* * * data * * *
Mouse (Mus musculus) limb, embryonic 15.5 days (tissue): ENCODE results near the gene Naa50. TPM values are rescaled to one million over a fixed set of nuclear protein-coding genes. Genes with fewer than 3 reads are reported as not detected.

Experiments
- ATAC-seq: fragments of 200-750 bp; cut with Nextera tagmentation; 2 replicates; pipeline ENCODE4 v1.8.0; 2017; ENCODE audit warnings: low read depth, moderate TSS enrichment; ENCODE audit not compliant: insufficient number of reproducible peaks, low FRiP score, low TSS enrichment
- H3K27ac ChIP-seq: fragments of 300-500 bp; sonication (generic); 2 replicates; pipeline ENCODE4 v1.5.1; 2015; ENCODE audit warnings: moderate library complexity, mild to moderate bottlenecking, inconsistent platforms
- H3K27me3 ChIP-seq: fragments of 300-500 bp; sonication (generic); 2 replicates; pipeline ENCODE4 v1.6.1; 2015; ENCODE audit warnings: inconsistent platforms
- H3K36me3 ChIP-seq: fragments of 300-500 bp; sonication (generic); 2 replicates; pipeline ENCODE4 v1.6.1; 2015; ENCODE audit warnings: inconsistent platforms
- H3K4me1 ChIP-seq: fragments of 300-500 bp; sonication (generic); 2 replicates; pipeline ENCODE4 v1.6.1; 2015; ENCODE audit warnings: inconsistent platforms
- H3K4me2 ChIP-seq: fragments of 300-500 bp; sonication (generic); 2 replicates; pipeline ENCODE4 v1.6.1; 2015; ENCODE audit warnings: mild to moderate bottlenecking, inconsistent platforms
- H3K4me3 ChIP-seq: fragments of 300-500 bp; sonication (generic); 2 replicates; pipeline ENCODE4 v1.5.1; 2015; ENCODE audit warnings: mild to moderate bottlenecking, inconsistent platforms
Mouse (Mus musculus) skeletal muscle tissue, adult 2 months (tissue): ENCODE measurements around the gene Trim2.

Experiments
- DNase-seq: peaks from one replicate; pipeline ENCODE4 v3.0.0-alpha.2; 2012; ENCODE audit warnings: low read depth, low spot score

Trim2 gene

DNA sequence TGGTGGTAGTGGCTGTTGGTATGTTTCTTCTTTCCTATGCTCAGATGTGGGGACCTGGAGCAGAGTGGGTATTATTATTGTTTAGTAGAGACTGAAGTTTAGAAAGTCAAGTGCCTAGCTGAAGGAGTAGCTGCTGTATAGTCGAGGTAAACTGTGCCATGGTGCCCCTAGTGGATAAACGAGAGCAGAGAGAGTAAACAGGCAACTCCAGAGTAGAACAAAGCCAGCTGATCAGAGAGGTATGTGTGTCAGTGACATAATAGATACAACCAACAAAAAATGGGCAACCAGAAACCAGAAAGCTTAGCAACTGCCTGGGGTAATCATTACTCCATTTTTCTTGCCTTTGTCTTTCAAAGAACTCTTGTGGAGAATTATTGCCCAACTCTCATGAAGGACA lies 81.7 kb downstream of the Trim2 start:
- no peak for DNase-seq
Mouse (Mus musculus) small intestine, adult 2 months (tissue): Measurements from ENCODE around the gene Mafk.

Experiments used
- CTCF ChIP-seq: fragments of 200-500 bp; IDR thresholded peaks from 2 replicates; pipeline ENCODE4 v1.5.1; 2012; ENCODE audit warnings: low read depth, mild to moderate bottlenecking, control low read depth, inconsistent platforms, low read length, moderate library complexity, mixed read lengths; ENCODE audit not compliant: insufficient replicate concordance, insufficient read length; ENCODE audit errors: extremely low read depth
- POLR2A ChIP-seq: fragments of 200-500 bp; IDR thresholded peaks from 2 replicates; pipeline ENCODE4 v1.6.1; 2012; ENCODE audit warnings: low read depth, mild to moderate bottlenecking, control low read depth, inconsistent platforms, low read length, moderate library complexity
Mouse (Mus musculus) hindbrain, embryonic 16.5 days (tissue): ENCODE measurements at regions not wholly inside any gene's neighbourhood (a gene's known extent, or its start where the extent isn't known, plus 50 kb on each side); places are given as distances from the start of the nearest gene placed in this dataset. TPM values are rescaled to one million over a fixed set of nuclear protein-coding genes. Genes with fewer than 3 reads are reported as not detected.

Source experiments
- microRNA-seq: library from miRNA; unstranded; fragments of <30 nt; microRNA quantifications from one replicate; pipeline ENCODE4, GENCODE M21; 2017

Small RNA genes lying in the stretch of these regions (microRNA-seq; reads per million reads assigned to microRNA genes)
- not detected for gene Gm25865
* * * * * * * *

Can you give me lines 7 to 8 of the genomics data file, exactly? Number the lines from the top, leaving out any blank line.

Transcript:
- H3K4me1 ChIP-seq: fragments of 300-500 bp; sonication (generic); 2 replicates; pipeline ENCODE4 v1.6.1; 2015; ENCODE audit warnings: inconsistent platforms
- H3K4me2 ChIP-seq: fragments of 300-500 bp; sonication (generic); 2 replicates; pipeline ENCODE4 v1.6.1; 2015; ENCODE audit warnings: mild to moderate bottlenecking, inconsistent platforms